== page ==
For example:
Joy entered the room to find her dog destroying a pillow. She thought, "THIS is why cats are better than dogs."
Here THIS refers to the INCIDENT of the dog destroying a pillow.

Do you have any particular examples in which THIS/THESE don't seem to have antecedents?


Hi Brent,

Could you help with the following question?

1. She is the most dedicated gardener on the block, every day watering the more than 50 plants in her yard.
2. She is the most dedicated gardener on the block, every day watering more than the 50 plants in her yard.

Which one is correct and why?

gmat-admin's picture

Both of the sentence can be correct. It depends on the message you're trying to convey.

Let's first start with this abridged version of sentence 1:
1. She is the most dedicated gardener on the block, every day watering the 50 plants in her yard.
Here, there are exactly 50 plants, and she waters them every day

Here's the full sentence:
1. She is the most dedicated gardener on the block, every day watering the MORE THAN 50 plants in her yard.
This has the exact same meaning, except now there are MORE THAN 50 plants.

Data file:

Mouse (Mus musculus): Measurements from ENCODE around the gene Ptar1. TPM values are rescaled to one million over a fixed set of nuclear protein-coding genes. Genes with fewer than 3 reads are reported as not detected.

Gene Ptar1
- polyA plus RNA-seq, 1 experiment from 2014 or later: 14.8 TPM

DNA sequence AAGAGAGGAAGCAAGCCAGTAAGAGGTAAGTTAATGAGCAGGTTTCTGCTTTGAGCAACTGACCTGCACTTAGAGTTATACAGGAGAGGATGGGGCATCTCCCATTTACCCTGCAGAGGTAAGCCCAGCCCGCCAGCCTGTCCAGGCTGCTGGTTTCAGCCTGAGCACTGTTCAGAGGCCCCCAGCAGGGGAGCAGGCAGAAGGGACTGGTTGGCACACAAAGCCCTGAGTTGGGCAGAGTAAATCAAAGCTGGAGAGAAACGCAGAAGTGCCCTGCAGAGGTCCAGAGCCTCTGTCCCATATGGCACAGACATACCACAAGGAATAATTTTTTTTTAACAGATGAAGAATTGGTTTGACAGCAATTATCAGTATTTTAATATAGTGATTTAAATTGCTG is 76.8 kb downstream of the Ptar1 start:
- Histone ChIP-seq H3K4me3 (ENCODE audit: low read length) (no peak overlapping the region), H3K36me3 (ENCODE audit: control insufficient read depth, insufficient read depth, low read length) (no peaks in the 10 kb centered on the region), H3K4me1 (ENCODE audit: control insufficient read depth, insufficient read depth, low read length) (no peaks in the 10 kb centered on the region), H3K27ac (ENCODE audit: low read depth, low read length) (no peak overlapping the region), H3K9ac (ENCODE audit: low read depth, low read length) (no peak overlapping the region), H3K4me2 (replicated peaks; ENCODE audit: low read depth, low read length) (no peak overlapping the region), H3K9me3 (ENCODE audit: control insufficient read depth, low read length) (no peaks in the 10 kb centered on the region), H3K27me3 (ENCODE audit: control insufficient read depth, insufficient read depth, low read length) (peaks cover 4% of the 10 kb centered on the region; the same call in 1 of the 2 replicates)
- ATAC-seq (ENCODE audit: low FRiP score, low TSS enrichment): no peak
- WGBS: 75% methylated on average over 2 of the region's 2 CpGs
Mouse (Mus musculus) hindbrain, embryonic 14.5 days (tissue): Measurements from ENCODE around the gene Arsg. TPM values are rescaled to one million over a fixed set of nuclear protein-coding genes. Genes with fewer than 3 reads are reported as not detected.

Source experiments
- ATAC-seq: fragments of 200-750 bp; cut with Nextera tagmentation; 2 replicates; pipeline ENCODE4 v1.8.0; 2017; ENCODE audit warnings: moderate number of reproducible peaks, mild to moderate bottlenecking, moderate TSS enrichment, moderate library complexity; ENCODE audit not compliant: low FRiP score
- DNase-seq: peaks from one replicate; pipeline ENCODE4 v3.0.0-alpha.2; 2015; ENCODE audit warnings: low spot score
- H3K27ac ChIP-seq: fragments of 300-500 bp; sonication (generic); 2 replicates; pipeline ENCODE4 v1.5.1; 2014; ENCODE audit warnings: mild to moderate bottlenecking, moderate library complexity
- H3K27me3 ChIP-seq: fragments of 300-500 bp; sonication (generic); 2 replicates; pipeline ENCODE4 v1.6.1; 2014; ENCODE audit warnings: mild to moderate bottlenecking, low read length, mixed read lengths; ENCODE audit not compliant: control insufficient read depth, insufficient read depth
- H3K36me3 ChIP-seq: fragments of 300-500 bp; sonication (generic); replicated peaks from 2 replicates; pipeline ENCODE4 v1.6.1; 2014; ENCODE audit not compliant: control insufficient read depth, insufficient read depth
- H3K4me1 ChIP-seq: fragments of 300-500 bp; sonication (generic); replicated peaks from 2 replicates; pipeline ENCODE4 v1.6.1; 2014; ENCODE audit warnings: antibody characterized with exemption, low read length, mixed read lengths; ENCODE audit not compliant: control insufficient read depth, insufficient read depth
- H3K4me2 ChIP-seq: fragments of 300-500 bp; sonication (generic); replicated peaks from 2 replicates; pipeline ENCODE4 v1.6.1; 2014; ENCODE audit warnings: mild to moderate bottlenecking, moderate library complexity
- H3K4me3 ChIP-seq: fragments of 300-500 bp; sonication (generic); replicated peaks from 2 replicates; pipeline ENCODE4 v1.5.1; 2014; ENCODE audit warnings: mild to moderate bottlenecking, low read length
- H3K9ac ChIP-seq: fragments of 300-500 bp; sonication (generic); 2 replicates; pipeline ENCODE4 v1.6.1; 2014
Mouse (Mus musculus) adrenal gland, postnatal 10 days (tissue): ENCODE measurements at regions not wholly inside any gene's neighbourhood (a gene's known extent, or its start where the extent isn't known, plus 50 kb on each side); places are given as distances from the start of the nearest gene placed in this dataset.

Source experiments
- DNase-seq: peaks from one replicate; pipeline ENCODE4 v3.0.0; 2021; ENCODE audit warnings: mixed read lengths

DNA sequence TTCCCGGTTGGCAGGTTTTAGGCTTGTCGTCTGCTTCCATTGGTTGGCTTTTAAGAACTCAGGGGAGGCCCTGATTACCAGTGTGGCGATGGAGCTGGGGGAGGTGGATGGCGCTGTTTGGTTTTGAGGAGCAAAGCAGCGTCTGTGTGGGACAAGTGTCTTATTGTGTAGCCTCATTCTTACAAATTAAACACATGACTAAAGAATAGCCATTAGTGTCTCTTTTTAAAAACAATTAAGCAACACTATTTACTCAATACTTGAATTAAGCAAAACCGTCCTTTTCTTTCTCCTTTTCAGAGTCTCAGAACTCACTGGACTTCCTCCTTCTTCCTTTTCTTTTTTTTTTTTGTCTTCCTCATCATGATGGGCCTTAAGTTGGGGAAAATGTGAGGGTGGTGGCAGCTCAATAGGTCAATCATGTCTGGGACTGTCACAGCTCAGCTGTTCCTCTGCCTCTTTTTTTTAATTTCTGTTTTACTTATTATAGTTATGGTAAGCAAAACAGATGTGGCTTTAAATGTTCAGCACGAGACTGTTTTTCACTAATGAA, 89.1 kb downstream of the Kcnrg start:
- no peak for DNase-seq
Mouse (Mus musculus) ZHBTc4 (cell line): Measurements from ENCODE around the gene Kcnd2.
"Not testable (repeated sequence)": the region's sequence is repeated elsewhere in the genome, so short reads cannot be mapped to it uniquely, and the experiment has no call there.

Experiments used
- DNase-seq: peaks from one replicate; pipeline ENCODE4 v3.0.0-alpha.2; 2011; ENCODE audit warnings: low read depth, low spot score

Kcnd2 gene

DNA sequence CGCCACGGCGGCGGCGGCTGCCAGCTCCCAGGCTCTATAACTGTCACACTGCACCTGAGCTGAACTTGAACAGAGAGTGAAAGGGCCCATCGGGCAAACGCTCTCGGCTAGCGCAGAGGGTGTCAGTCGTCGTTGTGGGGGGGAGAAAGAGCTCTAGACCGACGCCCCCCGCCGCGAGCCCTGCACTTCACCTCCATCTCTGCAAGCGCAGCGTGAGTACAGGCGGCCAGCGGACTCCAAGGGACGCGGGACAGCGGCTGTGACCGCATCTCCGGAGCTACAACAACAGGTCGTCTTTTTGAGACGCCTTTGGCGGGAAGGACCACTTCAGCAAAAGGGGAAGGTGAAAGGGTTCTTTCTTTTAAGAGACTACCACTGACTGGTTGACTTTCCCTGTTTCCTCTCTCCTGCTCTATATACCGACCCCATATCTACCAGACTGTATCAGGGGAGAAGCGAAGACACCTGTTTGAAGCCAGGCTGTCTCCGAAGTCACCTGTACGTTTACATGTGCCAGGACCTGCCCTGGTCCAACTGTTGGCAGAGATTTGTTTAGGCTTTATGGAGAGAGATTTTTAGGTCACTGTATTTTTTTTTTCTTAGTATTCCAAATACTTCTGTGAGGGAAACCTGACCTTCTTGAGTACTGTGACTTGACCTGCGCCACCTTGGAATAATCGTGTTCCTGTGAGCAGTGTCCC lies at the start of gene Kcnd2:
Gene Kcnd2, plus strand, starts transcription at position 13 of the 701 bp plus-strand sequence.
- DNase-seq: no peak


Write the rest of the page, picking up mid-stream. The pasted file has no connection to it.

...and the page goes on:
2. She is the most dedicated gardener on the block, every day watering more than the 50 plants in her yard.
This sentence tells us that there are exactly 50 plants in her yard, and in addition to watering those 50 plants, she also waters other plants/things (presumably outside her yard).
It's a little odd, but it would be accurate if that's the intended message.

Hi Brent,
I have a doubt in pronoun, what does 'it' in dependent clause refers when there are two singular nouns in main clause.
In this case will it lead to ambiguity or does it refer to nearest noun or subject of the main clause.
can you please explain in such scenario as i have seen in few OG questions and getting confused.
gmat-admin's picture

It's difficult to comment on this without an example. Can you send a link to a question with this issue?

In the meantime, if the singular pronoun IT appears after two singular nouns, then it's possible to have some ambiguity.
For example:
After setting a plate on the table, Joe noticed IT was dirty.
In this example, it's unclear whether the plate is dirty or the table is dirty.

Does that help?

Thanks Brent.The question is https://gmatclub.com/forum/while-depressed-property-values-can-hurt-some-large-investors-they-18708.html